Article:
Simone Manuel’s Olympic gold is also a victory over swimming’s racist history -vox.com
Thursday night, Simone Manuel made history when she became first black woman in Olympic history to earn an individual swimming gold medal and the first African-American woman to win an individual medal.
The groundbreaking win, in which Manuel shared the podium with Canada’s Penny Oleksiak after a tie, would be worth celebrating in the context of any sport. But the particular racist history of American swimming pools — and resulting lack of opportunity for black swimmers for decades — makes it an even more poignant victory.
swimming pools have always been spaces where social inequalities have played out. And as the University of Montana history professor Jeff Wiltse wrote for the Washington Post last year, the nation’s swimming pool history is intimately tied to racism.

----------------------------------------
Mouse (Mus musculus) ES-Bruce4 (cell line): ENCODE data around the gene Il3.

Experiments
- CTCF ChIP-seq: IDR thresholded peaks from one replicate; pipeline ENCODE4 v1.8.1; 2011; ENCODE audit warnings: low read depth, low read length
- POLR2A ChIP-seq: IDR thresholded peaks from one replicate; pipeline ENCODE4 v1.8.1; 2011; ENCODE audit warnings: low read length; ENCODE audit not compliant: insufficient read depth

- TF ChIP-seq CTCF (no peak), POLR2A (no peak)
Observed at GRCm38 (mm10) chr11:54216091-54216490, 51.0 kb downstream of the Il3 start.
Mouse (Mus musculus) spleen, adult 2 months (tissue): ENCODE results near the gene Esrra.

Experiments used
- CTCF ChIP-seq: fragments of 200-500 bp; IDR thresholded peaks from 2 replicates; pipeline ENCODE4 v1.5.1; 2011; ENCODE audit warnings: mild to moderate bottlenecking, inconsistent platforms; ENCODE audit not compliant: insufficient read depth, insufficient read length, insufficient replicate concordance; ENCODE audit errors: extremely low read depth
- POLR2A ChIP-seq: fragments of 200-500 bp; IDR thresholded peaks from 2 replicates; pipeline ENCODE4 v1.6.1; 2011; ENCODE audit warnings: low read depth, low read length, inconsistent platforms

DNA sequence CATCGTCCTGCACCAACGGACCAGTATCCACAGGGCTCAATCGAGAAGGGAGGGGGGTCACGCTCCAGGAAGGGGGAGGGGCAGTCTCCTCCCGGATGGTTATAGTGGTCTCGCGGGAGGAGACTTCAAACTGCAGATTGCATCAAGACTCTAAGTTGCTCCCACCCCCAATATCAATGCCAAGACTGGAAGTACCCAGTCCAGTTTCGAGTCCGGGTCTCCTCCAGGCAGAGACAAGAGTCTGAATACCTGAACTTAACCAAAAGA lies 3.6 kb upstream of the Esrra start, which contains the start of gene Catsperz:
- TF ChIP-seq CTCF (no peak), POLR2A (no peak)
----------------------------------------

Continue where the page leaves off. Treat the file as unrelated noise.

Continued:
When the first public pools were established in America’s northern cities at the turn of the 20th century, class prejudices fueled decisions of where municipal pools were built to keep out poor and working-class people, regardless of race. In the 1920s and ’30s, when pools were larger and men and women began swimming together, some major Northern cities used racial segregation tactics to prevent interactions between black men and white women.
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